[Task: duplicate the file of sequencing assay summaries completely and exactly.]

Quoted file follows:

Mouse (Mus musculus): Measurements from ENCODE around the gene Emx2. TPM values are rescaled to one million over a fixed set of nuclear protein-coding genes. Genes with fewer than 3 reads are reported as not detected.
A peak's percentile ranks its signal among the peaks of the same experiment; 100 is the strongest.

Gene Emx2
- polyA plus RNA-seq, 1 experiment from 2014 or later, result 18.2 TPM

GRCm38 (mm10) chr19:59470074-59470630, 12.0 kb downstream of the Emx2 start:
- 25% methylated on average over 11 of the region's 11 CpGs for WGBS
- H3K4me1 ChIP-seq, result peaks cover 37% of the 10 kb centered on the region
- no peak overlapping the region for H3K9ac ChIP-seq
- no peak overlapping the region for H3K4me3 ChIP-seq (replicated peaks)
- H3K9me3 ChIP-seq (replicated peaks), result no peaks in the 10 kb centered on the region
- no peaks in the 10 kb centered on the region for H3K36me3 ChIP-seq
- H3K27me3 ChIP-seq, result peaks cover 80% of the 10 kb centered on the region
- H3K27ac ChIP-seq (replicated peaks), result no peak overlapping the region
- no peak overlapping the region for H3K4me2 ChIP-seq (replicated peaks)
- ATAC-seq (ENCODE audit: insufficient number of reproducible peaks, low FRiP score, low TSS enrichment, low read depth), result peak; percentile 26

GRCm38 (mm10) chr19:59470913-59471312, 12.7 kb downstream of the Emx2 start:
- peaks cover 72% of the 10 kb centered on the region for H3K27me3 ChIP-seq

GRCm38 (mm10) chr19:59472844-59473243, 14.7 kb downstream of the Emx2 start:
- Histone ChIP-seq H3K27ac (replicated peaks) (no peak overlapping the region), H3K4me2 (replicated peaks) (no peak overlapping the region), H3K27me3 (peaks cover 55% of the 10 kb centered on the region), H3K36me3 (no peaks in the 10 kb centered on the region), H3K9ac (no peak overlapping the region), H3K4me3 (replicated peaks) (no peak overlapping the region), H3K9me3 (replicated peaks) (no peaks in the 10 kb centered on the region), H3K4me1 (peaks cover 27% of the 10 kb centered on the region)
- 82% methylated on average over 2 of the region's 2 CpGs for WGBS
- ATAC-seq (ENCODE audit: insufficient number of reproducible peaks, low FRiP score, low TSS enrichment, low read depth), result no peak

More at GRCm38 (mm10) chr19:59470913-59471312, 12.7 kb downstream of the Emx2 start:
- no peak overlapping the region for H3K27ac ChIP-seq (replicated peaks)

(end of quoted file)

Mouse (Mus musculus): Measurements from ENCODE around the gene Emx2. TPM values are rescaled to one million over a fixed set of nuclear protein-coding genes. Genes with fewer than 3 reads are reported as not detected.
A peak's percentile ranks its signal among the peaks of the same experiment; 100 is the strongest.

Gene Emx2
- polyA plus RNA-seq, 1 experiment from 2014 or later, result 18.2 TPM

GRCm38 (mm10) chr19:59470074-59470630, 12.0 kb downstream of the Emx2 start:
- 25% methylated on average over 11 of the region's 11 CpGs for WGBS
- H3K4me1 ChIP-seq, result peaks cover 37% of the 10 kb centered on the region
- no peak overlapping the region for H3K9ac ChIP-seq
- no peak overlapping the region for H3K4me3 ChIP-seq (replicated peaks)
- H3K9me3 ChIP-seq (replicated peaks), result no peaks in the 10 kb centered on the region
- no peaks in the 10 kb centered on the region for H3K36me3 ChIP-seq
- H3K27me3 ChIP-seq, result peaks cover 80% of the 10 kb centered on the region
- H3K27ac ChIP-seq (replicated peaks), result no peak overlapping the region
- no peak overlapping the region for H3K4me2 ChIP-seq (replicated peaks)
- ATAC-seq (ENCODE audit: insufficient number of reproducible peaks, low FRiP score, low TSS enrichment, low read depth), result peak; percentile 26

GRCm38 (mm10) chr19:59470913-59471312, 12.7 kb downstream of the Emx2 start:
- peaks cover 72% of the 10 kb centered on the region for H3K27me3 ChIP-seq

GRCm38 (mm10) chr19:59472844-59473243, 14.7 kb downstream of the Emx2 start:
- Histone ChIP-seq H3K27ac (replicated peaks) (no peak overlapping the region), H3K4me2 (replicated peaks) (no peak overlapping the region), H3K27me3 (peaks cover 55% of the 10 kb centered on the region), H3K36me3 (no peaks in the 10 kb centered on the region), H3K9ac (no peak overlapping the region), H3K4me3 (replicated peaks) (no peak overlapping the region), H3K9me3 (replicated peaks) (no peaks in the 10 kb centered on the region), H3K4me1 (peaks cover 27% of the 10 kb centered on the region)
- 82% methylated on average over 2 of the region's 2 CpGs for WGBS
- ATAC-seq (ENCODE audit: insufficient number of reproducible peaks, low FRiP score, low TSS enrichment, low read depth), result no peak

More at GRCm38 (mm10) chr19:59470913-59471312, 12.7 kb downstream of the Emx2 start:
- no peak overlapping the region for H3K27ac ChIP-seq (replicated peaks)